What mindset are you?

I have just finished reading Chapter 1 of “Mindset” by Dr Carol S. Dweck. Dweck is a psychologist who researched what kids did when they failed! She would give them a series of puzzles to solve and watched and probed their thinking and feelings as the puzzles got progressively harder.


Photo Credit: Sharonball.wordpress.com

What do you do when presented with a difficult problem?

Dweck found that there were some kids who said things like “I love a challenge”.
“What’s wrong with them? I wondered. I always thought you coped with failure or you didn’t cope with failure….I was determined to understand the kind of mindset that could turn a failure into a gift….What did they know? They knew that human qualities, such as intellectual skills, could be cultivated through effort. And that’s what they were doing – getting smarter. Not only weren’t they discouraged by failure, they didn’t even think they were failing.  They thought they were learning.”

“I on the other hand thought human qualities were carved in stone.  You were smart or you weren’t and failure meant you weren’t.”(page 4)


Photo Credit: newtraderu.com

From 20 years of research Dweck then put forward 2 different mindsets.
*The fixed mindset believes your qualities are carved in stone.

*The growth mindset is based on the belief that your qualities are things you can cultivate through your efforts.

Which mindset you dominately use effects greatly your attitude towards challenging situations and in many ways the way you live your life.

As a example of how the mindset effects us, Dweck used the situation of a student getting a poor result for an exam followed by walking out to find a parking ticket on the car, followed by calling a friend to have a whinge and the friend is quite distance.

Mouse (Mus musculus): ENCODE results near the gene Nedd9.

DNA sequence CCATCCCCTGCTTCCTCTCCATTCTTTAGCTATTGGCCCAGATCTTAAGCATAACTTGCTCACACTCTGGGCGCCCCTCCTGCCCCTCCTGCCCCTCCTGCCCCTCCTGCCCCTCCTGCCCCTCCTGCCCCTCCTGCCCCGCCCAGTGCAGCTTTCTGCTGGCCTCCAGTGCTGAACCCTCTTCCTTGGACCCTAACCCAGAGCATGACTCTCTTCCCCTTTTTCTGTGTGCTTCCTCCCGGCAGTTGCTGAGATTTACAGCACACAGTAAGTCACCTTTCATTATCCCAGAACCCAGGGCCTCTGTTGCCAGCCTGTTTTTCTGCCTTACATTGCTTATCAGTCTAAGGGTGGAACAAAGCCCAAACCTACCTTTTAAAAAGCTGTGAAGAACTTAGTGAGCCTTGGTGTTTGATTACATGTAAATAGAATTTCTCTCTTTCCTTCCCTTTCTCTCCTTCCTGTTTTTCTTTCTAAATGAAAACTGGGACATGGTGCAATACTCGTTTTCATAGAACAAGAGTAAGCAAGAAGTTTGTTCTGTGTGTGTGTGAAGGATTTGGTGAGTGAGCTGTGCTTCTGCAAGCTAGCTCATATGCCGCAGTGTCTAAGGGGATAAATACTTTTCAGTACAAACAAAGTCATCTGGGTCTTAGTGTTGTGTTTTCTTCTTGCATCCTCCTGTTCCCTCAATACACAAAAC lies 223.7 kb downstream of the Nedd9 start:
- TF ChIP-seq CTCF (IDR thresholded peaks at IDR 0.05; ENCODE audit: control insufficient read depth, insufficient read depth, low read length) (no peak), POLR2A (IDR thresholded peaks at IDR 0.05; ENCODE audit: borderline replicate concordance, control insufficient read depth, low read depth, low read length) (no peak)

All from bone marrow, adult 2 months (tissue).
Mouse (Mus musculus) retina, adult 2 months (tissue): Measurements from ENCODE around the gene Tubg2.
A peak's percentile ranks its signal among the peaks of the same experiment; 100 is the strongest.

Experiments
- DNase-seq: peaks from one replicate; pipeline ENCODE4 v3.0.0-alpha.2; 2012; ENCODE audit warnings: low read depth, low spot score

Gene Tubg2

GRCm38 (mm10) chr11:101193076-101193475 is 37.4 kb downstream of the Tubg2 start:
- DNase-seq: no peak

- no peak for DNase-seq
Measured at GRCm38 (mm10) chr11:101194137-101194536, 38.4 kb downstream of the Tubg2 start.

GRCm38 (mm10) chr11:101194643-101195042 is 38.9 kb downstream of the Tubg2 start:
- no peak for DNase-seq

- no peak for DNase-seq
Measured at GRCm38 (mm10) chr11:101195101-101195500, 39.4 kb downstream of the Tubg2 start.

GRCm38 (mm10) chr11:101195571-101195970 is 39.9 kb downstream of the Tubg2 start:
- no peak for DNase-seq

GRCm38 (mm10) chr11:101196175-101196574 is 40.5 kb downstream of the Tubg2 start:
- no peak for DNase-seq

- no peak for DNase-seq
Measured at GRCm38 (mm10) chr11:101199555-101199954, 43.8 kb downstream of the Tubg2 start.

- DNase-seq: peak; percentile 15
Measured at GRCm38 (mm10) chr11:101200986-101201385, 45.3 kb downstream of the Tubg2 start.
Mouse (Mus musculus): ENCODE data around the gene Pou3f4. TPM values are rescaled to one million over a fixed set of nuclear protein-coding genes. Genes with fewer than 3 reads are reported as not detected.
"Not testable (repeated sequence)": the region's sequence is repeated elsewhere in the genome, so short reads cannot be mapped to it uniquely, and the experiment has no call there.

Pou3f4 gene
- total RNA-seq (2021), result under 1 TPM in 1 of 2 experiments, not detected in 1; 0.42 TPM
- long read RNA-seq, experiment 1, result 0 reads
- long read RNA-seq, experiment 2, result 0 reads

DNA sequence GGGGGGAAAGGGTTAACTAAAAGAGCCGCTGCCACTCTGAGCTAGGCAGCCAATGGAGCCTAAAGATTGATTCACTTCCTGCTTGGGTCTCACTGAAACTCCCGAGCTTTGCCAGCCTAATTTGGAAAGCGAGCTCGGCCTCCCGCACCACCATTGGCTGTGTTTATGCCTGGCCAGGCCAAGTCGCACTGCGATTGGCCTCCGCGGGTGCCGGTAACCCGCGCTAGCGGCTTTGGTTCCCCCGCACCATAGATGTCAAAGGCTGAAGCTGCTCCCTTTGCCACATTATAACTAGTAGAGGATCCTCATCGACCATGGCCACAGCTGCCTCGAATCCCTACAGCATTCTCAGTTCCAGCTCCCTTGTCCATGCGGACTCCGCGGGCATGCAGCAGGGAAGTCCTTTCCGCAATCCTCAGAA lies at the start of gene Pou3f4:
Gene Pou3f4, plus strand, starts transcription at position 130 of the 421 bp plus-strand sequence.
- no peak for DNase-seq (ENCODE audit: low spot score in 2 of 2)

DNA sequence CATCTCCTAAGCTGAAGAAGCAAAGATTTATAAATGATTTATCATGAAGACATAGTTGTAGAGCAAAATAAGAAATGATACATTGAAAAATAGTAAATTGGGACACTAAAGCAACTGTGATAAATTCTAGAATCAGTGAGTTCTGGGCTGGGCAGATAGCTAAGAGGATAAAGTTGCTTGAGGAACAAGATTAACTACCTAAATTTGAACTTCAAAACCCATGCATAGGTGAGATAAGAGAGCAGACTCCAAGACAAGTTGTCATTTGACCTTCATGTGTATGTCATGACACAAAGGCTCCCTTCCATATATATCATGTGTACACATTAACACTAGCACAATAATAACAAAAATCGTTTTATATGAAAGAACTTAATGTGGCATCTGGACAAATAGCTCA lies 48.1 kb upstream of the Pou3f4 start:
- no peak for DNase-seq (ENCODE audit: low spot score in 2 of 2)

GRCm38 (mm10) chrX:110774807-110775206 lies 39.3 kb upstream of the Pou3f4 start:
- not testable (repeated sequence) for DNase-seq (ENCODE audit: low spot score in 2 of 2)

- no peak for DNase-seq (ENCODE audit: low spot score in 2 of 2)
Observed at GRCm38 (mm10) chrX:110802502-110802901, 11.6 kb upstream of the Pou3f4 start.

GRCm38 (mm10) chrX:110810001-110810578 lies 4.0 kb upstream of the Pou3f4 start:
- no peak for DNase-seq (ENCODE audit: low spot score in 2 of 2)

A person with a fixed mindset blames themselves and life is unfair and I’m no good and my friend now hates me.
Whereas a person with a growth mindset decides they could have worked harder in class and yes it was a bad place to park the car and something must be up with my friend.

People with a growth mindset, when things are difficult are able to take risks, confront the challenges and keep working at them. (page 9)


Photo Credit: thoughtfullearning.com


As a sit typing this and thinking about the first chapter I have read, and keenly waiting for the time to keep reading the book, I realise that I am perhaps a fixed mindset person. There have been different ideas I have for a parenting workshop, using the information I have researched and used on this blog and yet it all seems too hard and doors have not easily opened and anyway the blog isn’t growing like I thought etc etc. To turn this thinking into a growth mindset, it all looks different. I need to give it a go. What changes can I make? Am I afraid of taking a risk and ‘just doing it’?

But, this is not all about me. What does a fixed or growth mindset mean for kids. What about the kids I saw in class this morning? Surely a growth mindset for a kid and a belief in a growth mindset from a teacher can make a huge difference?
As my own kids return home today I can see some interesting conversations – a lot of food for thought and I’m sure there will be a lot more as I continue on in the book.


Photo Credit: thebravediscussion.com




3 thoughts on “What mindset are you?

  1. That is interesting to read, Rebekah. I wonder whether we don’t vacillate between these mindsets depending on the task at hand. Then there is the fear of failure. We cannot make a mistake. If it doesn’t work then what will people think? This cripples us from even trying. I have been caught in this mindset over the years, and know there is a great battle to give it a go. Mavis


  2. Thankyou for your comment. You are quite right, there is that fear of failure but it seems it is stronger for some than others. I too find it a battle many times to give things a go, but I think the more I do, slowly, the easier it is getting. love rebekah x


  3. Pingback: A growth mindset | a sunshiny day

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